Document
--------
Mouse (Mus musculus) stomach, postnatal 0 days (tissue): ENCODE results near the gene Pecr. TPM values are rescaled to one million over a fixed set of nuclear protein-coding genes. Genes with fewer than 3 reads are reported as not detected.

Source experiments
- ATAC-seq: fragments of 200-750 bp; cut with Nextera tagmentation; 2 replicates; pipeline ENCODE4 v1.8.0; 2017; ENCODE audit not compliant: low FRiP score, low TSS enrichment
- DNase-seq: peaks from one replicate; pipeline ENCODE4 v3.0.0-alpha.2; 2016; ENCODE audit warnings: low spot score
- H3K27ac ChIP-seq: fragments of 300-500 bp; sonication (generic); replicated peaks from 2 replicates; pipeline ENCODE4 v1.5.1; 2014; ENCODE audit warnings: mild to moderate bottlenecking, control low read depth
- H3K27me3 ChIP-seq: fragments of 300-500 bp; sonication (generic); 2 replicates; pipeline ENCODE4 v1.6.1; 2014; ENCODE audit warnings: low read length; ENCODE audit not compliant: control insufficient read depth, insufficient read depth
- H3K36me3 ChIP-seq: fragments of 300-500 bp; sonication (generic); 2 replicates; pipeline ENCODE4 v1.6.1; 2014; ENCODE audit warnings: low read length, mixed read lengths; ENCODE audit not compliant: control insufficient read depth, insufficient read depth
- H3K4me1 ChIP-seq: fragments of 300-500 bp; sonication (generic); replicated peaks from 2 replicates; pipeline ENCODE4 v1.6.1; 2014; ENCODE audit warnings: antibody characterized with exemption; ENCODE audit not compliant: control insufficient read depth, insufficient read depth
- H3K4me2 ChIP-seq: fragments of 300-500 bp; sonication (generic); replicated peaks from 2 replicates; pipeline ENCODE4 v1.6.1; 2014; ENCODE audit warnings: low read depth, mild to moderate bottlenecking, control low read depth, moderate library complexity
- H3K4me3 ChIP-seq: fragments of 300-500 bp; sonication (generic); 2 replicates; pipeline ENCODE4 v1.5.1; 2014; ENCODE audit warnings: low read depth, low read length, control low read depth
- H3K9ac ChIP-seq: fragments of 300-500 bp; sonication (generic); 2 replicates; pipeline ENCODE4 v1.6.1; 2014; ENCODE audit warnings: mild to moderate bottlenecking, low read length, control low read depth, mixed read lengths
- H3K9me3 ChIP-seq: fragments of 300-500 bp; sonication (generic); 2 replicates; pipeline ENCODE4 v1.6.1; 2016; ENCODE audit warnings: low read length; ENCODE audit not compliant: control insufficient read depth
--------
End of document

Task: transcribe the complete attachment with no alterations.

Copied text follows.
Mouse (Mus musculus) stomach, postnatal 0 days (tissue): ENCODE results near the gene Pecr. TPM values are rescaled to one million over a fixed set of nuclear protein-coding genes. Genes with fewer than 3 reads are reported as not detected.

Source experiments
- ATAC-seq: fragments of 200-750 bp; cut with Nextera tagmentation; 2 replicates; pipeline ENCODE4 v1.8.0; 2017; ENCODE audit not compliant: low FRiP score, low TSS enrichment
- DNase-seq: peaks from one replicate; pipeline ENCODE4 v3.0.0-alpha.2; 2016; ENCODE audit warnings: low spot score
- H3K27ac ChIP-seq: fragments of 300-500 bp; sonication (generic); replicated peaks from 2 replicates; pipeline ENCODE4 v1.5.1; 2014; ENCODE audit warnings: mild to moderate bottlenecking, control low read depth
- H3K27me3 ChIP-seq: fragments of 300-500 bp; sonication (generic); 2 replicates; pipeline ENCODE4 v1.6.1; 2014; ENCODE audit warnings: low read length; ENCODE audit not compliant: control insufficient read depth, insufficient read depth
- H3K36me3 ChIP-seq: fragments of 300-500 bp; sonication (generic); 2 replicates; pipeline ENCODE4 v1.6.1; 2014; ENCODE audit warnings: low read length, mixed read lengths; ENCODE audit not compliant: control insufficient read depth, insufficient read depth
- H3K4me1 ChIP-seq: fragments of 300-500 bp; sonication (generic); replicated peaks from 2 replicates; pipeline ENCODE4 v1.6.1; 2014; ENCODE audit warnings: antibody characterized with exemption; ENCODE audit not compliant: control insufficient read depth, insufficient read depth
- H3K4me2 ChIP-seq: fragments of 300-500 bp; sonication (generic); replicated peaks from 2 replicates; pipeline ENCODE4 v1.6.1; 2014; ENCODE audit warnings: low read depth, mild to moderate bottlenecking, control low read depth, moderate library complexity
- H3K4me3 ChIP-seq: fragments of 300-500 bp; sonication (generic); 2 replicates; pipeline ENCODE4 v1.5.1; 2014; ENCODE audit warnings: low read depth, low read length, control low read depth
- H3K9ac ChIP-seq: fragments of 300-500 bp; sonication (generic); 2 replicates; pipeline ENCODE4 v1.6.1; 2014; ENCODE audit warnings: mild to moderate bottlenecking, low read length, control low read depth, mixed read lengths
- H3K9me3 ChIP-seq: fragments of 300-500 bp; sonication (generic); 2 replicates; pipeline ENCODE4 v1.6.1; 2016; ENCODE audit warnings: low read length; ENCODE audit not compliant: control insufficient read depth